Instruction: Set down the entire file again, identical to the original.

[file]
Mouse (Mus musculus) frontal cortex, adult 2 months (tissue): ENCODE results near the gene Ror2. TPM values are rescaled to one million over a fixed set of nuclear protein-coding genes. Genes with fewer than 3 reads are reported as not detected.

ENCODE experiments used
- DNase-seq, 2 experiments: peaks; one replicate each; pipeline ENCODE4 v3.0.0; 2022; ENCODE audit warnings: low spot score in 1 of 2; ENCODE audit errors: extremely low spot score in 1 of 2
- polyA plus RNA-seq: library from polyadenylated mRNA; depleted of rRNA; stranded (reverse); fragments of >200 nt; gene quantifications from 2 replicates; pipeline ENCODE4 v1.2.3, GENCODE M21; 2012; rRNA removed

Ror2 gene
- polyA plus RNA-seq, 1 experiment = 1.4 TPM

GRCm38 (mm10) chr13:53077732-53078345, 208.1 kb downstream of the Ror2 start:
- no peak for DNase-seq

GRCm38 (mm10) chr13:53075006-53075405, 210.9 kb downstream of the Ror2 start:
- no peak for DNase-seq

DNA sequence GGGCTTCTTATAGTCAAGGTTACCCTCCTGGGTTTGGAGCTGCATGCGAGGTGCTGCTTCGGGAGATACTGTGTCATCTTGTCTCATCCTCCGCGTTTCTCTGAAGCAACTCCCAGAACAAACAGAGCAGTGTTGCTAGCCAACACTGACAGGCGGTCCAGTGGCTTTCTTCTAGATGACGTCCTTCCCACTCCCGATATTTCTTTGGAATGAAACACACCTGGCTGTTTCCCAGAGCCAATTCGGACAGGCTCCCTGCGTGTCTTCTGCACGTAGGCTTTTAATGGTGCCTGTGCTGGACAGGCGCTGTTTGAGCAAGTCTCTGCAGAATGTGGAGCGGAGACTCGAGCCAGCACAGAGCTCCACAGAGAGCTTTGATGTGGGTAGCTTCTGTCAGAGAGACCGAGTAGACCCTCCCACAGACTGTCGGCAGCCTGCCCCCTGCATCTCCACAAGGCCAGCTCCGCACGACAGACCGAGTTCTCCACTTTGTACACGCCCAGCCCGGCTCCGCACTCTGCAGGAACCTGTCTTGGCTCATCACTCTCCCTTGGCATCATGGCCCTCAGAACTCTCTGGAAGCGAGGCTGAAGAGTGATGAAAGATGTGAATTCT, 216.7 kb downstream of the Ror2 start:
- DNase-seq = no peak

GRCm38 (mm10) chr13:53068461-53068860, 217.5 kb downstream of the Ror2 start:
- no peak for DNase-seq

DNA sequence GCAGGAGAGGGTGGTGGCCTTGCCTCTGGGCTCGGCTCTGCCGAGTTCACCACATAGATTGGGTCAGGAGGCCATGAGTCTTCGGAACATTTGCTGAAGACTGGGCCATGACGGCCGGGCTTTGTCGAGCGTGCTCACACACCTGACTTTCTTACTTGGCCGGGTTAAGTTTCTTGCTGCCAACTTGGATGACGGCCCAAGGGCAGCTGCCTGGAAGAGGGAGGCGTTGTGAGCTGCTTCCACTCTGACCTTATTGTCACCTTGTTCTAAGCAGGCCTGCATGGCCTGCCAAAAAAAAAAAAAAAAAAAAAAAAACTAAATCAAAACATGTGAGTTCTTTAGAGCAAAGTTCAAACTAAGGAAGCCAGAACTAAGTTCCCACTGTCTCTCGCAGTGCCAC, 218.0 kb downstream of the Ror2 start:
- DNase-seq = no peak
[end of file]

Mouse (Mus musculus) frontal cortex, adult 2 months (tissue): ENCODE results near the gene Ror2. TPM values are rescaled to one million over a fixed set of nuclear protein-coding genes. Genes with fewer than 3 reads are reported as not detected.

ENCODE experiments used
- DNase-seq, 2 experiments: peaks; one replicate each; pipeline ENCODE4 v3.0.0; 2022; ENCODE audit warnings: low spot score in 1 of 2; ENCODE audit errors: extremely low spot score in 1 of 2
- polyA plus RNA-seq: library from polyadenylated mRNA; depleted of rRNA; stranded (reverse); fragments of >200 nt; gene quantifications from 2 replicates; pipeline ENCODE4 v1.2.3, GENCODE M21; 2012; rRNA removed

Ror2 gene
- polyA plus RNA-seq, 1 experiment = 1.4 TPM

GRCm38 (mm10) chr13:53077732-53078345, 208.1 kb downstream of the Ror2 start:
- no peak for DNase-seq

GRCm38 (mm10) chr13:53075006-53075405, 210.9 kb downstream of the Ror2 start:
- no peak for DNase-seq

DNA sequence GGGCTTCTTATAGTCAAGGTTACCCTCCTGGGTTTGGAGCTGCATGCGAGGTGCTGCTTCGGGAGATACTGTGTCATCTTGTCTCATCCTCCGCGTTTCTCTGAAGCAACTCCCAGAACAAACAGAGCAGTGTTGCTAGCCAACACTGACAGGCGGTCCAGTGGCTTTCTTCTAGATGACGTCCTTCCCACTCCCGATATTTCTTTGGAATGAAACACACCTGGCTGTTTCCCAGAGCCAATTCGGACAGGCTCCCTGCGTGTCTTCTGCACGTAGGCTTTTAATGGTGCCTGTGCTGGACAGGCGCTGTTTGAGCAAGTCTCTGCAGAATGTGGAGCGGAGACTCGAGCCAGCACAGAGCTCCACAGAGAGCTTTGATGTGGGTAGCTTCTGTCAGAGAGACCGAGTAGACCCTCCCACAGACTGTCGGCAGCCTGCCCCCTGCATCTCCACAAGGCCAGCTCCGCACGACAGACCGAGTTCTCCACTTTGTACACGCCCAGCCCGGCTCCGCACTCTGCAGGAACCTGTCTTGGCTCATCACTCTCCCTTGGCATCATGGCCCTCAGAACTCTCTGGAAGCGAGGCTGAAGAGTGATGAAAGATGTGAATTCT, 216.7 kb downstream of the Ror2 start:
- DNase-seq = no peak

GRCm38 (mm10) chr13:53068461-53068860, 217.5 kb downstream of the Ror2 start:
- no peak for DNase-seq

DNA sequence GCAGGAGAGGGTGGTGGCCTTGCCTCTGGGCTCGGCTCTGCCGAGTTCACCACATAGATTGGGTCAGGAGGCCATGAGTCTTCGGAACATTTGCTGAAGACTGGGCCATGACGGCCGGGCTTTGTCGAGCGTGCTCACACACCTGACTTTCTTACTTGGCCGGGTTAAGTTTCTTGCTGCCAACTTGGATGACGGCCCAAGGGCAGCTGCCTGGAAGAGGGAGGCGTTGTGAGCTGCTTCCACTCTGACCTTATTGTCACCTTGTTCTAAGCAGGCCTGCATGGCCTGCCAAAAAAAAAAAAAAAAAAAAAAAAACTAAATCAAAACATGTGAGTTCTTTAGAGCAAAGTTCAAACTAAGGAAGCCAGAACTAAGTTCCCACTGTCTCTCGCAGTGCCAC, 218.0 kb downstream of the Ror2 start:
- DNase-seq = no peak